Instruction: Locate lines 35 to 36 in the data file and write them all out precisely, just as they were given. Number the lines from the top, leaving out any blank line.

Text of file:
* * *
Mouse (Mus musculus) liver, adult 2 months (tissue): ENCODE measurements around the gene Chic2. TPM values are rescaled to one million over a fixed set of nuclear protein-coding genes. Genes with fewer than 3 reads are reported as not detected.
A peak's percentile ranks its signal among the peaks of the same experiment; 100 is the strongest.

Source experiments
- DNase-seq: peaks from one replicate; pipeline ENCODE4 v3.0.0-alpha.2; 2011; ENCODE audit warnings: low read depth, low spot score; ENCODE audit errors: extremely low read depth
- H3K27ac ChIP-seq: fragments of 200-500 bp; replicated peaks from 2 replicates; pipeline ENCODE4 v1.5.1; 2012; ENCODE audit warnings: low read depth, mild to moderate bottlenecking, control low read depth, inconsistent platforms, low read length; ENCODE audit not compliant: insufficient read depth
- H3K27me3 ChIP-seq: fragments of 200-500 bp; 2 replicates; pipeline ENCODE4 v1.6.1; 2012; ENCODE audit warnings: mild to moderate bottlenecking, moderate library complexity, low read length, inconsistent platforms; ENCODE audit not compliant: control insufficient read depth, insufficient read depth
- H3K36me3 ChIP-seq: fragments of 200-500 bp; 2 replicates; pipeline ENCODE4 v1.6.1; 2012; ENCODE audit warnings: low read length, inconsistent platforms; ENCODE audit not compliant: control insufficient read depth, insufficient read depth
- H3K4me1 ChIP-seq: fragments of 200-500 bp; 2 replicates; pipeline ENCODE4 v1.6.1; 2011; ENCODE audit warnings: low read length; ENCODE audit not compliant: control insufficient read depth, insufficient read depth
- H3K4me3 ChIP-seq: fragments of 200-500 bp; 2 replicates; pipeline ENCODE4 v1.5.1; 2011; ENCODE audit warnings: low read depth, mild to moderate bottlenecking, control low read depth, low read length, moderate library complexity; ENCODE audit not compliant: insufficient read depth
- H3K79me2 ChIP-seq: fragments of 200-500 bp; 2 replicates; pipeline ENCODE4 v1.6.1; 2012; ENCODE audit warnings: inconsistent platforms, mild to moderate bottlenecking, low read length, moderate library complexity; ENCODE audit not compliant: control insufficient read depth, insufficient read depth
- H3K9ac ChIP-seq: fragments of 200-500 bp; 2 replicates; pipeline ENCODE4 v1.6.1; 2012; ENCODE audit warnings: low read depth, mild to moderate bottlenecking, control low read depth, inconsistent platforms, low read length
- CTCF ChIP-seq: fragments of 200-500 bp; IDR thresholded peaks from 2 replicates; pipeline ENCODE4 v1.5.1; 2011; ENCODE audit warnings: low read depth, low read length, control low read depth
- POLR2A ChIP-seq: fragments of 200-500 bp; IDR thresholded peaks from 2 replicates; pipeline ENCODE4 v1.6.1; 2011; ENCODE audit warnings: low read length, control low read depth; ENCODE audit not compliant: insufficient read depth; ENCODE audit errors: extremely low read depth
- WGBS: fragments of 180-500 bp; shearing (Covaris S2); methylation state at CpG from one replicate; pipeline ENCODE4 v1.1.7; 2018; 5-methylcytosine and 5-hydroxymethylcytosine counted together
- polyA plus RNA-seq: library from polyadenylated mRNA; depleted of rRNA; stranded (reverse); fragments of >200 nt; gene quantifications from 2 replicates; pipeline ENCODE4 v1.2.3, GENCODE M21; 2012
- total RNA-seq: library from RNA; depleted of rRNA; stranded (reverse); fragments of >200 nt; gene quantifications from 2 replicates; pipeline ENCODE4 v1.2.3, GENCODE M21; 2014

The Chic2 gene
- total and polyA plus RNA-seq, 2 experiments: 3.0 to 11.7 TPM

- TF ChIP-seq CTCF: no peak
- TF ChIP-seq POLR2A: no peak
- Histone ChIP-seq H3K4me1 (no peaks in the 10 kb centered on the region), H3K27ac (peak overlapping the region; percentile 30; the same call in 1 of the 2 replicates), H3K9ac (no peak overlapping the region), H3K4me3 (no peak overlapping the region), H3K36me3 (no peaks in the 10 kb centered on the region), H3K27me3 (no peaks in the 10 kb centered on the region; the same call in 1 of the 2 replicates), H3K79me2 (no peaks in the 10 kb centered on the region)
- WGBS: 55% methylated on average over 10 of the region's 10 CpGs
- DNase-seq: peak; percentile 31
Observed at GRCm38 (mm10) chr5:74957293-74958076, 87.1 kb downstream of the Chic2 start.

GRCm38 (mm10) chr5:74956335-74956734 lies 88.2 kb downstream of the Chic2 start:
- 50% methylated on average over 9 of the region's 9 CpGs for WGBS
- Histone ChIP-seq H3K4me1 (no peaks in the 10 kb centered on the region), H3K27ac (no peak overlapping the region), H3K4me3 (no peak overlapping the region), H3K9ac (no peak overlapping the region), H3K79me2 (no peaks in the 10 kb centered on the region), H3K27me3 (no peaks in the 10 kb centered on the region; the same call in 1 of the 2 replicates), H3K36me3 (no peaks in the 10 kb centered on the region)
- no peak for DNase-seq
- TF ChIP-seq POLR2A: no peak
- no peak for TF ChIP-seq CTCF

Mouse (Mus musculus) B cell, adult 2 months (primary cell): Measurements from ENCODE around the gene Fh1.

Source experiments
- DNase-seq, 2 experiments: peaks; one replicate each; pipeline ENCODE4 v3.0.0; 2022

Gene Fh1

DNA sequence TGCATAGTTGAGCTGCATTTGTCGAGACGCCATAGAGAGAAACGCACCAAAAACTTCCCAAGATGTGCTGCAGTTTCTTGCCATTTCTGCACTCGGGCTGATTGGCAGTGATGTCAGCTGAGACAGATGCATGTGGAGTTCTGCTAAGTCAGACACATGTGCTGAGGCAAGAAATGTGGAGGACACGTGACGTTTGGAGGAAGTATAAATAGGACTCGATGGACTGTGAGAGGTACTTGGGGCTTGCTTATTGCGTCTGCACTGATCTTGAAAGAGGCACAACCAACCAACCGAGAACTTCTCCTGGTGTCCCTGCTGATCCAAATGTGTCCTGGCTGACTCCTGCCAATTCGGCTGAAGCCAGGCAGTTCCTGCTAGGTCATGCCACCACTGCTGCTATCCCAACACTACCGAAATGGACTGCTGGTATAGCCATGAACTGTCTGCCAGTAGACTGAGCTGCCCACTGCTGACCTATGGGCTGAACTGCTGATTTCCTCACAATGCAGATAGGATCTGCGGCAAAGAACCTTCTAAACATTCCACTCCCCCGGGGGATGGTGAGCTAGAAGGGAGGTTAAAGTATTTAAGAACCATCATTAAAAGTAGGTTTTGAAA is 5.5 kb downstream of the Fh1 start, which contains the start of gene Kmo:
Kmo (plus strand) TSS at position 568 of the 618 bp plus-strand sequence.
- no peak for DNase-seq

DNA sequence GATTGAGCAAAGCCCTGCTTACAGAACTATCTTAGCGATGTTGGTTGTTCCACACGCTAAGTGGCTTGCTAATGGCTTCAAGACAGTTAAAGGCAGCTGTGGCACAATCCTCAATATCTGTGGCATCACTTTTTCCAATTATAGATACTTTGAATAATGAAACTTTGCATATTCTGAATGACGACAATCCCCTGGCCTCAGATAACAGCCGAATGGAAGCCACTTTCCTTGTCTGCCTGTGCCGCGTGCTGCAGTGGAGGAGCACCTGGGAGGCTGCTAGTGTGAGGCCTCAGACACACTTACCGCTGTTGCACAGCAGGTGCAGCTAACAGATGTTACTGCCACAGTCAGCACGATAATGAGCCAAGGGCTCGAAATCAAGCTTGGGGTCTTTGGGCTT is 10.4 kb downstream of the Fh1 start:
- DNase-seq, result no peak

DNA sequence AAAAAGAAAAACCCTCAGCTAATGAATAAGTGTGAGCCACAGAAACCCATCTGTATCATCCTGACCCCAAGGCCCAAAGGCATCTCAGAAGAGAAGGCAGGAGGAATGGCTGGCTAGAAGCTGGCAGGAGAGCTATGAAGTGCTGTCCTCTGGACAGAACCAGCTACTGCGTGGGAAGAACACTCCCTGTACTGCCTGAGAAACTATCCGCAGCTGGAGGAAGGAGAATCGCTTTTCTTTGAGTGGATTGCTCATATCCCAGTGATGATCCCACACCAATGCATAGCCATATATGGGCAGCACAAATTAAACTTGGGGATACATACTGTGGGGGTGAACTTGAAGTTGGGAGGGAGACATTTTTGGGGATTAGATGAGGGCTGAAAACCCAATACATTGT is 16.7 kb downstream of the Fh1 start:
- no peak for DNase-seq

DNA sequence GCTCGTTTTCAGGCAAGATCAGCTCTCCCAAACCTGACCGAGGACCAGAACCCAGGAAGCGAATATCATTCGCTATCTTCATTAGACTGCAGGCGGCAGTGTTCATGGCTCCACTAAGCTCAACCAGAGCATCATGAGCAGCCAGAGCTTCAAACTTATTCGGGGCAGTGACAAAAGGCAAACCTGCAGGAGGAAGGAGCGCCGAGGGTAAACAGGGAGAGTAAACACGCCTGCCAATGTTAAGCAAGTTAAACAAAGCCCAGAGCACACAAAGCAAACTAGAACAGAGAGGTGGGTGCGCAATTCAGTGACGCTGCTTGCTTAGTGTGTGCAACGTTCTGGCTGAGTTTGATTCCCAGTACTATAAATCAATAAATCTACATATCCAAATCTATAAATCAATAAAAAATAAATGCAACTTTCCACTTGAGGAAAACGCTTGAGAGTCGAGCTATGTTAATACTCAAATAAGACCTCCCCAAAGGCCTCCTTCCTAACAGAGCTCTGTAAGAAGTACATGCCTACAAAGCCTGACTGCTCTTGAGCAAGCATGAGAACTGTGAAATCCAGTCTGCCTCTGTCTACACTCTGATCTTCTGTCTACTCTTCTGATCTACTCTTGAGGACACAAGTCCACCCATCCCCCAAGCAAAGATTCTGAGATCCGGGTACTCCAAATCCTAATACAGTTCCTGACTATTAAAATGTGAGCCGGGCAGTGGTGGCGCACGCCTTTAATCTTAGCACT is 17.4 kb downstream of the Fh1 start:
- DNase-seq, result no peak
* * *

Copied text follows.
DNA sequence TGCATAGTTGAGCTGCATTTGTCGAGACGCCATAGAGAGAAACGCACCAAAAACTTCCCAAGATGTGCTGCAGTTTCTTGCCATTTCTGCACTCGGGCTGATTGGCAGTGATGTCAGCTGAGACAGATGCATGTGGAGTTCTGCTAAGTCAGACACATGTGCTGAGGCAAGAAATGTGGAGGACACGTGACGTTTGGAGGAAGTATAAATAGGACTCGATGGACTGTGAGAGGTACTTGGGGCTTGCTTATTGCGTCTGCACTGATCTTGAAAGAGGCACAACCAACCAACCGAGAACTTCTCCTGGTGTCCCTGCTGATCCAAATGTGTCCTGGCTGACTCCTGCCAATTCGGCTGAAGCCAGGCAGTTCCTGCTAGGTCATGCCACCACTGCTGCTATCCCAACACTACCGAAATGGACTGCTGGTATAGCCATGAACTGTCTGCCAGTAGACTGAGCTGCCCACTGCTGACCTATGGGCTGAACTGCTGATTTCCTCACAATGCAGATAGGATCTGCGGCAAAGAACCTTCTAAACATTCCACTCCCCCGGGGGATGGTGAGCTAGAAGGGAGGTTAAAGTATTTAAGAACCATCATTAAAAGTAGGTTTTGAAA is 5.5 kb downstream of the Fh1 start, which contains the start of gene Kmo:
Kmo (plus strand) TSS at position 568 of the 618 bp plus-strand sequence.